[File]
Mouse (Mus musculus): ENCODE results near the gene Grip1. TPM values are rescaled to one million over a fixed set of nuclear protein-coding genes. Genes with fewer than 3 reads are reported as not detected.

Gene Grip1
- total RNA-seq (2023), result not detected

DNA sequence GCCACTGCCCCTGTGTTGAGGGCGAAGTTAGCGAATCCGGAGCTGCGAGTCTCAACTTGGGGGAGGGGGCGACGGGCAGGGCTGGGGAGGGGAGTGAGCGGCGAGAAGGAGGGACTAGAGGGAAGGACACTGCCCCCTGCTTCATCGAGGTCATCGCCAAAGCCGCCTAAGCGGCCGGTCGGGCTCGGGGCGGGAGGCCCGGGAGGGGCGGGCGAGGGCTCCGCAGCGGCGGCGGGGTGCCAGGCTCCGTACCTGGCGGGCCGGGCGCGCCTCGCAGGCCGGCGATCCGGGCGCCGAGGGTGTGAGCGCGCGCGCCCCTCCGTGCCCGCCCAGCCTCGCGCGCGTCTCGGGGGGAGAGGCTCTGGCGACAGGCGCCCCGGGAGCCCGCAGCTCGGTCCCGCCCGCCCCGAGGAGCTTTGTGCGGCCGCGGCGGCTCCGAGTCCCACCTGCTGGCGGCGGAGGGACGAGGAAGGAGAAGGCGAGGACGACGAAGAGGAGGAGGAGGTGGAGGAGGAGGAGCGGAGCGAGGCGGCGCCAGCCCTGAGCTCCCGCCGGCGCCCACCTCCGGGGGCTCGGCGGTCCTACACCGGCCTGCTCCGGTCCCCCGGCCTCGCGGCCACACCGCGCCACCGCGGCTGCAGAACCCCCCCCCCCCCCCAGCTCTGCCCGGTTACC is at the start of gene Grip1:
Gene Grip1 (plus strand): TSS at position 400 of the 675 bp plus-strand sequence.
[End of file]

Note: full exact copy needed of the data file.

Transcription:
Mouse (Mus musculus): ENCODE results near the gene Grip1. TPM values are rescaled to one million over a fixed set of nuclear protein-coding genes. Genes with fewer than 3 reads are reported as not detected.

Gene Grip1
- total RNA-seq (2023), result not detected

DNA sequence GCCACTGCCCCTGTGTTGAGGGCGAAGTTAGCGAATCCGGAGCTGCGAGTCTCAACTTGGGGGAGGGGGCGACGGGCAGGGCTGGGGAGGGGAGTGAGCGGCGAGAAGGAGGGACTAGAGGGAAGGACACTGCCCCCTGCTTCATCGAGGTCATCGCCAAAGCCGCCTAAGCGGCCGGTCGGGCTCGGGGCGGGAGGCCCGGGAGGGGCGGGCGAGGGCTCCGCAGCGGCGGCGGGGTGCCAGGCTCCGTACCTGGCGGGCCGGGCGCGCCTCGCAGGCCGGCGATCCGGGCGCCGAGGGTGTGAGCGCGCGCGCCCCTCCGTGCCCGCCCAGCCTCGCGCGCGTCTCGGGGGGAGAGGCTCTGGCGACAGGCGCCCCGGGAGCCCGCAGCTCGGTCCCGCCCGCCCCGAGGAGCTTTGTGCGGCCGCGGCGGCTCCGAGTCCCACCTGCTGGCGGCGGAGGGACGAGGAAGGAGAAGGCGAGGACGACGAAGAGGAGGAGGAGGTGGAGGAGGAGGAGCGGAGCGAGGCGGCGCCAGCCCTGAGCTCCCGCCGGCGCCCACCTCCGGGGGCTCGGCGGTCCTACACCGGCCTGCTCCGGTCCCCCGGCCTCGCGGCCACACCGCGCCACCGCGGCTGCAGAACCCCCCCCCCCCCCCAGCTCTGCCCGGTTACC is at the start of gene Grip1:
Gene Grip1 (plus strand): TSS at position 400 of the 675 bp plus-strand sequence.